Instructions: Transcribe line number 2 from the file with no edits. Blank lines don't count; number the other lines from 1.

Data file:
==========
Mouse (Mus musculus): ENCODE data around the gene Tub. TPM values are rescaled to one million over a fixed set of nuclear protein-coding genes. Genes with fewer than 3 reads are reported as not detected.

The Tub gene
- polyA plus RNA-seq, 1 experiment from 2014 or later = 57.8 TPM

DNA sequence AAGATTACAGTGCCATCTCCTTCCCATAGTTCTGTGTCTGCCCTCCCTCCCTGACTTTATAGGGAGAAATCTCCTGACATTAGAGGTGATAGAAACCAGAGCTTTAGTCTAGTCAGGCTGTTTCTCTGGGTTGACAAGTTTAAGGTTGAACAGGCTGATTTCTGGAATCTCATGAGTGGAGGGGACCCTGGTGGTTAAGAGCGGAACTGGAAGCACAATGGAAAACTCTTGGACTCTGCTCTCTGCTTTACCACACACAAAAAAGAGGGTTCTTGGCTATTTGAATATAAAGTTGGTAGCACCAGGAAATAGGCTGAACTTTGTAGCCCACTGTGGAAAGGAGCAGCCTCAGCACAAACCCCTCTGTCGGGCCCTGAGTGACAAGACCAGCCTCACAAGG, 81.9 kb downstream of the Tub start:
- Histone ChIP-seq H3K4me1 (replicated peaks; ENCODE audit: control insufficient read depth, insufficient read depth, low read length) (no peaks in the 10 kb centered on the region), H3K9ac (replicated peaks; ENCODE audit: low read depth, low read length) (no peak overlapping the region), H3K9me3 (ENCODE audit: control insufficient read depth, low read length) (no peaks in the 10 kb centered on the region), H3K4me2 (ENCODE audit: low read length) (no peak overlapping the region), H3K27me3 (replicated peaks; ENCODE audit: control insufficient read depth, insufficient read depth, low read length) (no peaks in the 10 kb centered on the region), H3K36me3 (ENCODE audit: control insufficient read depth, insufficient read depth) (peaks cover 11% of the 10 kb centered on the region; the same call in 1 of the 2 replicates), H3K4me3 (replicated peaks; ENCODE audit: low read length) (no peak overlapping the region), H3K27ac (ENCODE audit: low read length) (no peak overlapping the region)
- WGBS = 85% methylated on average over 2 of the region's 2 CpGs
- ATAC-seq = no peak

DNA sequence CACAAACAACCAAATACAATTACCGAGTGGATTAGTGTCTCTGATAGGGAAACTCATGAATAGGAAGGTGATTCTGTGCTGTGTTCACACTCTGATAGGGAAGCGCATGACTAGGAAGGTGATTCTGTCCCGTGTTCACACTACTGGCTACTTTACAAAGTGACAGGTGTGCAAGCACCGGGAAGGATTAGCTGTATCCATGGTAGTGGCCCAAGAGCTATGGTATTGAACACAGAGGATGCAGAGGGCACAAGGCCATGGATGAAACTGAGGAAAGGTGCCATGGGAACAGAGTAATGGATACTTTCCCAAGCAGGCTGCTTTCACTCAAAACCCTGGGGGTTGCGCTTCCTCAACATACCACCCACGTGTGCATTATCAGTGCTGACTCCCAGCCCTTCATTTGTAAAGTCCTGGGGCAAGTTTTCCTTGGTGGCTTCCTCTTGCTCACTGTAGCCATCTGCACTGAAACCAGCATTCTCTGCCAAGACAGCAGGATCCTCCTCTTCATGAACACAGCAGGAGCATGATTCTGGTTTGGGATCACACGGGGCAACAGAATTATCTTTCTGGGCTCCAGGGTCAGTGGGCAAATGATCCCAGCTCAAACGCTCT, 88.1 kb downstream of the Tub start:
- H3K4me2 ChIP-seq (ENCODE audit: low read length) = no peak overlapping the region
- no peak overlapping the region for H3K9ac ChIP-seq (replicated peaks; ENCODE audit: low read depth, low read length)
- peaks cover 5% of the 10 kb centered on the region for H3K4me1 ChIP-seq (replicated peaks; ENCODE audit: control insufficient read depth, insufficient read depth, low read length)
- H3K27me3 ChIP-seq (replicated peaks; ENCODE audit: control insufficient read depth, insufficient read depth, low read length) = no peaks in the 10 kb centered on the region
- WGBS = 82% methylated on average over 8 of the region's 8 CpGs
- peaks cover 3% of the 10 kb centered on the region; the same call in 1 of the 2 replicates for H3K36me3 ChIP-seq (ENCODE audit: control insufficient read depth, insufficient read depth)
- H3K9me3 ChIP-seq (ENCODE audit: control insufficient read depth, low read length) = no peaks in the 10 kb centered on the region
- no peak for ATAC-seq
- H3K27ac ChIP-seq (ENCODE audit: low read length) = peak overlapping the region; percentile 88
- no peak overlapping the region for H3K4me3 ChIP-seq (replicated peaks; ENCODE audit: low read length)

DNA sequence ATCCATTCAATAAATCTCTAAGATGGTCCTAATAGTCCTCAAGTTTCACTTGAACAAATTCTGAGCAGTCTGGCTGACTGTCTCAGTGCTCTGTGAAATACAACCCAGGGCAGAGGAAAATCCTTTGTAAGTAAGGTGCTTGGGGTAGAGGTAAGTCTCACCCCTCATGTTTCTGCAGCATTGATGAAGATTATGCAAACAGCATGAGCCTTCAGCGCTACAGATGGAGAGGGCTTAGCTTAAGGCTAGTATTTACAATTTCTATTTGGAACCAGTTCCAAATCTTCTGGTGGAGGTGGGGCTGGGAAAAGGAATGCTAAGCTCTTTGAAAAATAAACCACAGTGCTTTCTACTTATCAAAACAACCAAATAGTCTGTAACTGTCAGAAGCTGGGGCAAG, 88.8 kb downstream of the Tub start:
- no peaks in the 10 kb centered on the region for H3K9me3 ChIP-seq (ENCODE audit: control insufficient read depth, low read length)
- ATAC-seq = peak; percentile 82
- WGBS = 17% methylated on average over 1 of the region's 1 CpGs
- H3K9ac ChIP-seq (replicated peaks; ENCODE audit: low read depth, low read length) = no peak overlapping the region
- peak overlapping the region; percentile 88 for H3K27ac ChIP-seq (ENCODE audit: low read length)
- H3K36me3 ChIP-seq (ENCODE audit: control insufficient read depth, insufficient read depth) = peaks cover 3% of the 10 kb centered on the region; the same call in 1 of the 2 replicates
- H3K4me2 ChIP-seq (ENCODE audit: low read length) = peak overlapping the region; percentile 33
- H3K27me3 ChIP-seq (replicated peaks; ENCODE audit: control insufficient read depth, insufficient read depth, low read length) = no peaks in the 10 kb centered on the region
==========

The Tub gene